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TOP STORIES OF '14: The 25th anniversary of Flight 232 crash
Top Stories of '14

TOP STORIES OF '14: The 25th anniversary of Flight 232 crash

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SIOUX CITY | As United Airlines Flight 232 headed toward Chicago on July 19, 1989, a loud explosion ripped through the aircraft.

Not a bomb but something almost as damaging. The tail engine on the DC-10 airliner had exploded. Debris from the engine severed the hydraulic lines, cutting power to the flaps, rudders and all other mechanisms needed to fly an airplane.

The 25th anniversary of the crash is the Journal's No. 6 story of 2014.

On that fateful day, Capt. Al Haynes and the crew attempted to land the aircraft as best they could.

When Flight 232 crashed at Sioux Gateway Airport, it left a deep impact on Siouxland and those who survived: 184 lived, 112 died.

To commemorate the 25th anniversary of the crash earlier this year, members of the flight crew, passengers and their families returned to Sioux City for a time of reflection and remembrance. Several events were planned from July 18-20.

On the first day, 50 emergency vehicles lined up on Pierce Street near the Orpheum Theatre on a Friday night to show how many agencies came together to help after the crash.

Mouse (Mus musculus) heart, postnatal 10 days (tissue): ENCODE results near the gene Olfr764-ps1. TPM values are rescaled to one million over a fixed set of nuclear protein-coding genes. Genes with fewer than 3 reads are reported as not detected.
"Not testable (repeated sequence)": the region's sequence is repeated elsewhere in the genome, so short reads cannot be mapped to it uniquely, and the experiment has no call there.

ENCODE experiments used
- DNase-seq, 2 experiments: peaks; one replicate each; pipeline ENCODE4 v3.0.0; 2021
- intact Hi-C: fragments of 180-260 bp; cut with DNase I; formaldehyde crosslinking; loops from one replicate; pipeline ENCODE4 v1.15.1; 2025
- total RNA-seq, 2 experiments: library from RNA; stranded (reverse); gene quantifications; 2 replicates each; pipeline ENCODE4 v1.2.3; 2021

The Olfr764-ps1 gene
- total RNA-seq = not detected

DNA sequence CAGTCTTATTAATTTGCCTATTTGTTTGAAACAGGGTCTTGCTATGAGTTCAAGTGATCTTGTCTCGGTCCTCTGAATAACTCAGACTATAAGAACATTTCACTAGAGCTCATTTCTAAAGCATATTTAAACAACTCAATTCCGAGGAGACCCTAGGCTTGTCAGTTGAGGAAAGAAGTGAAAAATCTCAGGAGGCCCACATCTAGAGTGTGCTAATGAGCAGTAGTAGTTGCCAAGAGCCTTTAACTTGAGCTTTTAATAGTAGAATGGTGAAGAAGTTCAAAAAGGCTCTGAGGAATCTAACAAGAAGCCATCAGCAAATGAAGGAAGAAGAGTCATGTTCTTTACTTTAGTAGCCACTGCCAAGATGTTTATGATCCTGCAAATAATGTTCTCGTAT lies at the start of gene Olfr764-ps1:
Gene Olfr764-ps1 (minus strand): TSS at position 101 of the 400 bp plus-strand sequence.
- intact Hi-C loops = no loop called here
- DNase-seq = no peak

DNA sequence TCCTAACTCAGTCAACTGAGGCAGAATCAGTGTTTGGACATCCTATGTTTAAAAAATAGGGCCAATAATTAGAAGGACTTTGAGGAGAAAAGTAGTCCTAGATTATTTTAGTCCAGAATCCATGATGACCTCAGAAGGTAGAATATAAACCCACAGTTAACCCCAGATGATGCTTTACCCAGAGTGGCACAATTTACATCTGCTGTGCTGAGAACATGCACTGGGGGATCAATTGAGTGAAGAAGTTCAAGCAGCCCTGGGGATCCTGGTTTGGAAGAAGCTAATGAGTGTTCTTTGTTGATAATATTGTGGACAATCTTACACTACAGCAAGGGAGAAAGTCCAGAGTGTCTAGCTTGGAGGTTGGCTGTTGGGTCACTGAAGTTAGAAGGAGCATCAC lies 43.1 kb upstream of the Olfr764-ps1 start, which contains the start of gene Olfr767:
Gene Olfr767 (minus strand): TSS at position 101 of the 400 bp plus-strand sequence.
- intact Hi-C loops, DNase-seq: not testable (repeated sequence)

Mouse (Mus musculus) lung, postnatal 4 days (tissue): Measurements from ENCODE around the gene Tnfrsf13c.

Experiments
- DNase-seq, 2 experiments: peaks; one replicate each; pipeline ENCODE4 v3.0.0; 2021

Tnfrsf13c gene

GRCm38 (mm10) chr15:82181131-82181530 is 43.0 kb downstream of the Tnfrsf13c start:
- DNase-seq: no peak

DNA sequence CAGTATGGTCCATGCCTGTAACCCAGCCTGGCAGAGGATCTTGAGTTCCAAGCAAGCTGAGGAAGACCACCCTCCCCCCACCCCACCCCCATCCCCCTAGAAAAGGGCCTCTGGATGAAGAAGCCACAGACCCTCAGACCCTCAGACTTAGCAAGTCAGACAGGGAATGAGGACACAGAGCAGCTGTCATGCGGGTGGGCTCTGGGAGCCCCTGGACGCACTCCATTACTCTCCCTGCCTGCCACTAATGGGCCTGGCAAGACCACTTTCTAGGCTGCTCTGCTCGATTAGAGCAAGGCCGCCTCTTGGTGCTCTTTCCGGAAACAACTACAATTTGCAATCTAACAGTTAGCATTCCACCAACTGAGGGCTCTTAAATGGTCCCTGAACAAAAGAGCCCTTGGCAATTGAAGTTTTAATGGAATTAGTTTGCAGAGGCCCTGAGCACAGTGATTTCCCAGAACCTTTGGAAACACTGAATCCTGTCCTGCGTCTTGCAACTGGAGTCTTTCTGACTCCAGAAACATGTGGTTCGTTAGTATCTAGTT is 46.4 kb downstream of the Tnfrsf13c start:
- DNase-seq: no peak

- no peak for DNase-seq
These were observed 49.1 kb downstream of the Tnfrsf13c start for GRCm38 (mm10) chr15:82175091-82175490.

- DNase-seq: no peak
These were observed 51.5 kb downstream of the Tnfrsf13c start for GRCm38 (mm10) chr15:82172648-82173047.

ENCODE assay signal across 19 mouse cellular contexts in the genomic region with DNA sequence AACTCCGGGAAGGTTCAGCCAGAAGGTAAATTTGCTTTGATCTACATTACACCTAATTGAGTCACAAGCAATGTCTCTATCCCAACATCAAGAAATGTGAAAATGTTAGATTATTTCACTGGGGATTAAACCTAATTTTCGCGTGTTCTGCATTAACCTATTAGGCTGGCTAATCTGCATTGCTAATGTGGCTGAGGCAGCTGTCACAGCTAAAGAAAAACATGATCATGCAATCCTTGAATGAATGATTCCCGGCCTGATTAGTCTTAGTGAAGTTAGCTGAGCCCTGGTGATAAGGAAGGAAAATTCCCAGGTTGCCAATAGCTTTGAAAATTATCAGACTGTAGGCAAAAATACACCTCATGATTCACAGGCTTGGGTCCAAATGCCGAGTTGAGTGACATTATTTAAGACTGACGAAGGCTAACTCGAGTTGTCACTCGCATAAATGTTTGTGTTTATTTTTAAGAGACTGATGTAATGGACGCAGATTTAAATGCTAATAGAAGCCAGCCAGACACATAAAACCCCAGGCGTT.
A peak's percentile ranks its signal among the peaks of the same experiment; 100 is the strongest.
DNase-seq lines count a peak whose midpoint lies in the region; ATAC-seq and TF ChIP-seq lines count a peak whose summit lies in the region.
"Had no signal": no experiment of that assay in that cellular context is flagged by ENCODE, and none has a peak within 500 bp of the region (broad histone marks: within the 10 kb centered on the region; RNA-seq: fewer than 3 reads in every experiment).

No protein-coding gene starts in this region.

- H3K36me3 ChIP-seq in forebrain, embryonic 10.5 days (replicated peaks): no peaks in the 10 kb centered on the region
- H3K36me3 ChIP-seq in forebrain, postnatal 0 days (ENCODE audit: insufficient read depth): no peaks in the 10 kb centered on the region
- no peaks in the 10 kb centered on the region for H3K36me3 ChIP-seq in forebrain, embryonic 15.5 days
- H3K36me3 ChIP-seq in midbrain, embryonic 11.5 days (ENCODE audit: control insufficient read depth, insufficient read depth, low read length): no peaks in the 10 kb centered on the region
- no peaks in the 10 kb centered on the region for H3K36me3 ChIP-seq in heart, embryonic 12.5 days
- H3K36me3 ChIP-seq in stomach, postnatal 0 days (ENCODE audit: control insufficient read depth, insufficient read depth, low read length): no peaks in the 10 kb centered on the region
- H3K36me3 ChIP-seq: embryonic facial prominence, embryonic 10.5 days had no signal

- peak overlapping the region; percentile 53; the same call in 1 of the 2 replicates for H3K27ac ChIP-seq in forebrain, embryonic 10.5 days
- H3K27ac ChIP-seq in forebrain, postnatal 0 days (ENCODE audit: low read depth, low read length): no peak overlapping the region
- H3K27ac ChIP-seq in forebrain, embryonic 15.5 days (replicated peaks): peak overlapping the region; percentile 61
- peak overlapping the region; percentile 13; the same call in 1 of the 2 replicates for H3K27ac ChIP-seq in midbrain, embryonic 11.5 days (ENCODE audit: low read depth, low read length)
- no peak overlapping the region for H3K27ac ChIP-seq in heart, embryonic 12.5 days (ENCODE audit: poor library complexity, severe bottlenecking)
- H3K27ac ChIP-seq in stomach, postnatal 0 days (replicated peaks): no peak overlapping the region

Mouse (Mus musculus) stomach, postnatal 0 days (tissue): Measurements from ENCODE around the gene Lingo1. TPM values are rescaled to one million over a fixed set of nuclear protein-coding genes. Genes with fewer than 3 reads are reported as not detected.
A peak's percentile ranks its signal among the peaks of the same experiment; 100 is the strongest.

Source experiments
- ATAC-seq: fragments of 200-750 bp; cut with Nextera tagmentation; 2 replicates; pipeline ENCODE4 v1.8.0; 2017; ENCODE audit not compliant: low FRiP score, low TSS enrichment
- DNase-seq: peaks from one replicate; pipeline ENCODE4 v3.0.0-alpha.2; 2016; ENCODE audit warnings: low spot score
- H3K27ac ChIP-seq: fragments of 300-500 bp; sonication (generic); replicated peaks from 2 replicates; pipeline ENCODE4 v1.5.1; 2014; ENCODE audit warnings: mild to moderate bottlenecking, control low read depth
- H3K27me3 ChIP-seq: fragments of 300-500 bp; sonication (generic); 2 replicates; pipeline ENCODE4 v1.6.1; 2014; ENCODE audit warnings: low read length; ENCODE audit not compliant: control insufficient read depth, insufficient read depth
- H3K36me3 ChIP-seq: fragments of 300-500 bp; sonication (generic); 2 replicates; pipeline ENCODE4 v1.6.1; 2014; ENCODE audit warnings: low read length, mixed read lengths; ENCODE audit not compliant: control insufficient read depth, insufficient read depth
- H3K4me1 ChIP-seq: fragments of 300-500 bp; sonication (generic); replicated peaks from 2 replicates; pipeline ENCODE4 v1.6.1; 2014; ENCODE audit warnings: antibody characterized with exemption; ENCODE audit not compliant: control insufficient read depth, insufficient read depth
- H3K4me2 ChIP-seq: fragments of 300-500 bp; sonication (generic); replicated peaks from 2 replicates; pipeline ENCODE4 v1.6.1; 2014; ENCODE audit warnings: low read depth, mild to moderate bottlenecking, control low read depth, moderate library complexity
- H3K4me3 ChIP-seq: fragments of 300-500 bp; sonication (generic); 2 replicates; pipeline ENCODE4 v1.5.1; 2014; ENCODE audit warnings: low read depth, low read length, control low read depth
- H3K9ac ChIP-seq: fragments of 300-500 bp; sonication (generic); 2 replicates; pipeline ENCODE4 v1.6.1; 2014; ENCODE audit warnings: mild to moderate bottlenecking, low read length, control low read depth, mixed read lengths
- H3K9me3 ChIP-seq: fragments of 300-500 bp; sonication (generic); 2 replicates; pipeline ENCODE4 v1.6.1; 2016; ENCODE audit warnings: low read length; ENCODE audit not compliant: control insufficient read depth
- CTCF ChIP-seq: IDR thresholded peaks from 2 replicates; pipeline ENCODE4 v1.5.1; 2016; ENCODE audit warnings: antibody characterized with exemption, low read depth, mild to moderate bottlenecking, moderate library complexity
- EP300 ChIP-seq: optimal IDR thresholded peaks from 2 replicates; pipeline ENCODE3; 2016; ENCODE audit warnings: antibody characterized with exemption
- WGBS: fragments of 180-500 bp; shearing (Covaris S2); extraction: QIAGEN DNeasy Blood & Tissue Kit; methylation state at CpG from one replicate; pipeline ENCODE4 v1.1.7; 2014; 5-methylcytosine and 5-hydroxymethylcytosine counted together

A full crowd came to the Orpheum Theatre to hear a panel composed of flight crew members and emergency personnel discuss "what happened, what we learned and how it has helped others" on the 25th anniversary of the crash.

The panel included Haynes, head flight attendant Jan Brown and Dennis Swanstrom, the 185th Air National Guard commander at the time. The crowd heard audio from the cockpit voice recorder. Before the plane crash-landed, Haynes told control tower personnel, "I have serious doubts of making the airport."

Other events included open houses and tours of locations that were pivotal in Flight 232 history, such as Briar Cliff University, where survivors took sanctuary, and the runway where Flight 232 crashed. A quiet close to the 25th anniversary was held at the Spirit of Siouxland memorial in Chris Larsen Park.

On the day of the crash, hundreds of first responders from around Siouxland were at the airport waiting to help. Medical personnel flocked to the city's two hospitals. A line of people waiting to donate to the blood bank stretched down the street.

Brown, the head flight attendant on Flight 232, said the opportunity to return to Sioux City to remember friends she lost and reconnect with those she met through the disaster was extremely emotional, with feelings of joy, loss, gratitude and sadness.

She said the hurt remains but that those lost will never be forgotten.

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